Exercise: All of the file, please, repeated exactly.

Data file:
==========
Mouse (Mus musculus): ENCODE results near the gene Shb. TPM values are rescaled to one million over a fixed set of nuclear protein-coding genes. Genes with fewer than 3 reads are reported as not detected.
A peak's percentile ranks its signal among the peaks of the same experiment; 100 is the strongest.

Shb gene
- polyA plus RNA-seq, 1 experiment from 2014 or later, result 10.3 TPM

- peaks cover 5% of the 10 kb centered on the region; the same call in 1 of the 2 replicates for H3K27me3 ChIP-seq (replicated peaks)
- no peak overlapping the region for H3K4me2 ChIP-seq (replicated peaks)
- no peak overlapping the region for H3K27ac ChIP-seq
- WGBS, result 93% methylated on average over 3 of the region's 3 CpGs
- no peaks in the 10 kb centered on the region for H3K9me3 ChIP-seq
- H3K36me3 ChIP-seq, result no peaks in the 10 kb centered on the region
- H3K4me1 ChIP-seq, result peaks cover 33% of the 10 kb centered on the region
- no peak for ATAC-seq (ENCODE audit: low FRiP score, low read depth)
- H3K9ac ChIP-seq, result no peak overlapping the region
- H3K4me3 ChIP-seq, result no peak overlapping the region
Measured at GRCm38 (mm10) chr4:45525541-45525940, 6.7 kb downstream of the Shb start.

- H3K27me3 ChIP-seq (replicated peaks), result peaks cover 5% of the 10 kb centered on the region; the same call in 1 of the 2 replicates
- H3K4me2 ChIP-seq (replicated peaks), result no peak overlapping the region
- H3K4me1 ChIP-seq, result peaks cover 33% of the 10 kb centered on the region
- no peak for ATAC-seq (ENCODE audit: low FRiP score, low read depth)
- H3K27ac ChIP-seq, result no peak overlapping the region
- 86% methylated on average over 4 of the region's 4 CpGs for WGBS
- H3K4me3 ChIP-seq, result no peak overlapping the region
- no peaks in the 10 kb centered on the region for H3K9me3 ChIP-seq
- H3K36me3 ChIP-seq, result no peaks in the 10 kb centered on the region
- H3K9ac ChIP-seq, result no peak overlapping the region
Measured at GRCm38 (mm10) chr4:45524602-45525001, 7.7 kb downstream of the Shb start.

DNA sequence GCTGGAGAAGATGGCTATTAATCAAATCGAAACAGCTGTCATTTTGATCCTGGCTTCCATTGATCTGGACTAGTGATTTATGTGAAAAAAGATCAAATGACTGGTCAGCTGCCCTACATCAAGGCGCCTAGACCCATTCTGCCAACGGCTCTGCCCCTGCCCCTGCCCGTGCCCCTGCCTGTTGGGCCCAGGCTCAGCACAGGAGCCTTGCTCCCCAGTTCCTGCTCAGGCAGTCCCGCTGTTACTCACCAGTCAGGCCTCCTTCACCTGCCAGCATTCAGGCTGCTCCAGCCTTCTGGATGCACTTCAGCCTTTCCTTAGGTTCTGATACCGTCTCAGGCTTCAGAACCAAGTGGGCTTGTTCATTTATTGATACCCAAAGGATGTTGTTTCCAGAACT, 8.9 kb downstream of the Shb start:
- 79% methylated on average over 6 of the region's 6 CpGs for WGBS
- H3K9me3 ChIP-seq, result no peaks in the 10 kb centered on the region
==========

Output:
Mouse (Mus musculus): ENCODE results near the gene Shb. TPM values are rescaled to one million over a fixed set of nuclear protein-coding genes. Genes with fewer than 3 reads are reported as not detected.
A peak's percentile ranks its signal among the peaks of the same experiment; 100 is the strongest.

Shb gene
- polyA plus RNA-seq, 1 experiment from 2014 or later, result 10.3 TPM

- peaks cover 5% of the 10 kb centered on the region; the same call in 1 of the 2 replicates for H3K27me3 ChIP-seq (replicated peaks)
- no peak overlapping the region for H3K4me2 ChIP-seq (replicated peaks)
- no peak overlapping the region for H3K27ac ChIP-seq
- WGBS, result 93% methylated on average over 3 of the region's 3 CpGs
- no peaks in the 10 kb centered on the region for H3K9me3 ChIP-seq
- H3K36me3 ChIP-seq, result no peaks in the 10 kb centered on the region
- H3K4me1 ChIP-seq, result peaks cover 33% of the 10 kb centered on the region
- no peak for ATAC-seq (ENCODE audit: low FRiP score, low read depth)
- H3K9ac ChIP-seq, result no peak overlapping the region
- H3K4me3 ChIP-seq, result no peak overlapping the region
Measured at GRCm38 (mm10) chr4:45525541-45525940, 6.7 kb downstream of the Shb start.

- H3K27me3 ChIP-seq (replicated peaks), result peaks cover 5% of the 10 kb centered on the region; the same call in 1 of the 2 replicates
- H3K4me2 ChIP-seq (replicated peaks), result no peak overlapping the region
- H3K4me1 ChIP-seq, result peaks cover 33% of the 10 kb centered on the region
- no peak for ATAC-seq (ENCODE audit: low FRiP score, low read depth)
- H3K27ac ChIP-seq, result no peak overlapping the region
- 86% methylated on average over 4 of the region's 4 CpGs for WGBS
- H3K4me3 ChIP-seq, result no peak overlapping the region
- no peaks in the 10 kb centered on the region for H3K9me3 ChIP-seq
- H3K36me3 ChIP-seq, result no peaks in the 10 kb centered on the region
- H3K9ac ChIP-seq, result no peak overlapping the region
Measured at GRCm38 (mm10) chr4:45524602-45525001, 7.7 kb downstream of the Shb start.

DNA sequence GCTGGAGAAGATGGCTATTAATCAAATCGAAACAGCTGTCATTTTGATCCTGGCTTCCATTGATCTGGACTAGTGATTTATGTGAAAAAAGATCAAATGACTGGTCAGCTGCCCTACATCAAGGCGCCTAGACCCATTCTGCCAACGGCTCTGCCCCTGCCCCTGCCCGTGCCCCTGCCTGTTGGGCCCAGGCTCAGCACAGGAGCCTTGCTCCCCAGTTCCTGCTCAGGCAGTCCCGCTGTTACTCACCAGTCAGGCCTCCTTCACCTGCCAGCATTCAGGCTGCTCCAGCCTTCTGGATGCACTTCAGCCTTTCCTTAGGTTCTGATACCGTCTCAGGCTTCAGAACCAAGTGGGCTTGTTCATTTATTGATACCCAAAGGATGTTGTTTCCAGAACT, 8.9 kb downstream of the Shb start:
- 79% methylated on average over 6 of the region's 6 CpGs for WGBS
- H3K9me3 ChIP-seq, result no peaks in the 10 kb centered on the region